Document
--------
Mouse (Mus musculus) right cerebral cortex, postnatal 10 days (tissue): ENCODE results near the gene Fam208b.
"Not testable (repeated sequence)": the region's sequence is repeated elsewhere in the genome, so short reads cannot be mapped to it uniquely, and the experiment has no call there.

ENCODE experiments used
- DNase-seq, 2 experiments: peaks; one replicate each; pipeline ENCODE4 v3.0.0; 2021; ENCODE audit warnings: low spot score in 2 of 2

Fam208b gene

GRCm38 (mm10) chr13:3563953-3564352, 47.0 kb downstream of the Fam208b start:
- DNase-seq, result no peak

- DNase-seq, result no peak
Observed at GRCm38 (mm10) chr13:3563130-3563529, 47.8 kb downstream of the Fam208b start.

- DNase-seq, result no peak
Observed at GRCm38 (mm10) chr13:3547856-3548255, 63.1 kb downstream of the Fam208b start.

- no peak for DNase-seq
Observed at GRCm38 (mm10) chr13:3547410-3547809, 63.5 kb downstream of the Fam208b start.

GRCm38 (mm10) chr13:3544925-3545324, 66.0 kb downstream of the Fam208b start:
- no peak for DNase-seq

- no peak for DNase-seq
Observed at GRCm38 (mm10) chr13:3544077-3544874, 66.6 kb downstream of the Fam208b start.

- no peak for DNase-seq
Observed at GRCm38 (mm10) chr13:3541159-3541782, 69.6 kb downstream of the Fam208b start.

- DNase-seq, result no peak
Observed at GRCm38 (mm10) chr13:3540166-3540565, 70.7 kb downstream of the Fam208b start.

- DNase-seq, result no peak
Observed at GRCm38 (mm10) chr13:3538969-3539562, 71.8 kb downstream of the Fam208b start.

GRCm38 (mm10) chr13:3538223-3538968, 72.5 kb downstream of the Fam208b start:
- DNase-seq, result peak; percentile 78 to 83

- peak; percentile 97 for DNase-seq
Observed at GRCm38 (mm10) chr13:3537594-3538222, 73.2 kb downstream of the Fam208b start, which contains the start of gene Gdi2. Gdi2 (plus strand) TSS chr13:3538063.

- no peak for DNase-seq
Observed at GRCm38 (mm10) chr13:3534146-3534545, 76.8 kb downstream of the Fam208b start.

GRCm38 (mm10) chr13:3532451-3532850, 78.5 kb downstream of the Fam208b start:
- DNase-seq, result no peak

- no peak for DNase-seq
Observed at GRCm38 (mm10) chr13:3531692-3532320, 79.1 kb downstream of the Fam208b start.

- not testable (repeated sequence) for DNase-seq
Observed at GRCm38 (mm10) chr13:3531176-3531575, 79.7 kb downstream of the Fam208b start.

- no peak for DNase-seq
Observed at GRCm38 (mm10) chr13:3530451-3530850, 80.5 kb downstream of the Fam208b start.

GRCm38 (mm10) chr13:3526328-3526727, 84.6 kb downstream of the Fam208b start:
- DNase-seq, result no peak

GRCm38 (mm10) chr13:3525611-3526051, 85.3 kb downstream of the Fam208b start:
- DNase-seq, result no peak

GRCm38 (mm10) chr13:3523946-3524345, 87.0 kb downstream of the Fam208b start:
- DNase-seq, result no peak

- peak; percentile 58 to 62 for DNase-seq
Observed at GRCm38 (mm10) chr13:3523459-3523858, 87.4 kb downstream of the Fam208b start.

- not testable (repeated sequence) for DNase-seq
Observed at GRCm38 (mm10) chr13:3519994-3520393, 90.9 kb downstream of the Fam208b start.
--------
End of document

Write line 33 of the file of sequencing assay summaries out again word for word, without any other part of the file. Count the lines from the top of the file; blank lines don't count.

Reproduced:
Observed at GRCm38 (mm10) chr13:3531692-3532320, 79.1 kb downstream of the Fam208b start.